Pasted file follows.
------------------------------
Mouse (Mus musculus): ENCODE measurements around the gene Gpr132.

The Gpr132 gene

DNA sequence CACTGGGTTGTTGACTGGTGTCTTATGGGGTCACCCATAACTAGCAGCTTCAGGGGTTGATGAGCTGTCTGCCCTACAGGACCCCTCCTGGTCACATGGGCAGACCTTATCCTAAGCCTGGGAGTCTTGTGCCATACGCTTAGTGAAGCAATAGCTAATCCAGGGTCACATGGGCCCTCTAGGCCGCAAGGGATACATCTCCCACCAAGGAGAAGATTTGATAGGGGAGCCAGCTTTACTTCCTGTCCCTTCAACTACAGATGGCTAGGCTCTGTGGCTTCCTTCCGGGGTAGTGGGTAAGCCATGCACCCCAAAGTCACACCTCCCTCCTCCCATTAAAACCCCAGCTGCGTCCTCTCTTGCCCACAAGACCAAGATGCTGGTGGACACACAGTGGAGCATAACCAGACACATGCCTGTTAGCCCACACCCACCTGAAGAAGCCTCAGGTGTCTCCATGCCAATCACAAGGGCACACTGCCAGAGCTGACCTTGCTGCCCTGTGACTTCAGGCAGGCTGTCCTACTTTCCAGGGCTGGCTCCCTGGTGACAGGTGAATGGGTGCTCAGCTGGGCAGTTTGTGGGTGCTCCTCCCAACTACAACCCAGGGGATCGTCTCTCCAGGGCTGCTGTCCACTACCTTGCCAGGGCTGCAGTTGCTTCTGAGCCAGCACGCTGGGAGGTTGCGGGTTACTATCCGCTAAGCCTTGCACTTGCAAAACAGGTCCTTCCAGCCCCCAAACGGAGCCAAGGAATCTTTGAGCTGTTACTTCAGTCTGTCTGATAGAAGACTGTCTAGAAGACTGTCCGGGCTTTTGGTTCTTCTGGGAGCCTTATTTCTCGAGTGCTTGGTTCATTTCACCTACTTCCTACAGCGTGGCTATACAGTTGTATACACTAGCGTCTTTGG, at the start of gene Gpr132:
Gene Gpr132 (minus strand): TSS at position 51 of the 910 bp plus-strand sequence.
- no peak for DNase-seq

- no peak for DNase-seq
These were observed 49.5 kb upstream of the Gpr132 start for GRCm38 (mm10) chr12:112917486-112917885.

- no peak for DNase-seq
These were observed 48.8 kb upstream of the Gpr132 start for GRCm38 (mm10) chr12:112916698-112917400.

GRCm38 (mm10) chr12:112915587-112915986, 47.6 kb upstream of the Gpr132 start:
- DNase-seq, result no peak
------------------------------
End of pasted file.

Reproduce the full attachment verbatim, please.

Mouse (Mus musculus): ENCODE measurements around the gene Gpr132.

The Gpr132 gene

DNA sequence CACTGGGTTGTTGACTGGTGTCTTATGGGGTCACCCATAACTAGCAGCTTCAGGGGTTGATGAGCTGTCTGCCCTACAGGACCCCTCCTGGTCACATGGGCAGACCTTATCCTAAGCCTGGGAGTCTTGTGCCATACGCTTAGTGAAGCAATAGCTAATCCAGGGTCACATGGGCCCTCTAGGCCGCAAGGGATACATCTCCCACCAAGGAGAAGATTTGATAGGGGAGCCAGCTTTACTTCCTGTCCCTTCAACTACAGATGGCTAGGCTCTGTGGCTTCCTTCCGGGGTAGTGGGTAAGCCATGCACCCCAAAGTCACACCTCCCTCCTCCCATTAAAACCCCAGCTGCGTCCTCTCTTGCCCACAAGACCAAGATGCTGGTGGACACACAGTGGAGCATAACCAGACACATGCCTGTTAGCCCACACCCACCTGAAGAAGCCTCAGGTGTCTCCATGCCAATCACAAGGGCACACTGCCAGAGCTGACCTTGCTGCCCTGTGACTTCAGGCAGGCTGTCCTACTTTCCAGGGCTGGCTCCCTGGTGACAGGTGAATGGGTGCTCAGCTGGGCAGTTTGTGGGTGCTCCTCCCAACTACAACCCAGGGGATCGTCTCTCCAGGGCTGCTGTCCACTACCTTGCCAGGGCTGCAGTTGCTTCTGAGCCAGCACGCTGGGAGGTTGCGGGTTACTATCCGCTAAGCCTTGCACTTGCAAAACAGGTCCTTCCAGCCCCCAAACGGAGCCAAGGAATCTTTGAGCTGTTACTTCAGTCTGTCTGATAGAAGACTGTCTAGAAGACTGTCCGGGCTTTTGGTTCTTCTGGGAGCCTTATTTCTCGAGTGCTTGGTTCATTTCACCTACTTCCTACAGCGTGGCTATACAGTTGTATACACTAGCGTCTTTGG, at the start of gene Gpr132:
Gene Gpr132 (minus strand): TSS at position 51 of the 910 bp plus-strand sequence.
- no peak for DNase-seq

- no peak for DNase-seq
These were observed 49.5 kb upstream of the Gpr132 start for GRCm38 (mm10) chr12:112917486-112917885.

- no peak for DNase-seq
These were observed 48.8 kb upstream of the Gpr132 start for GRCm38 (mm10) chr12:112916698-112917400.

GRCm38 (mm10) chr12:112915587-112915986, 47.6 kb upstream of the Gpr132 start:
- DNase-seq, result no peak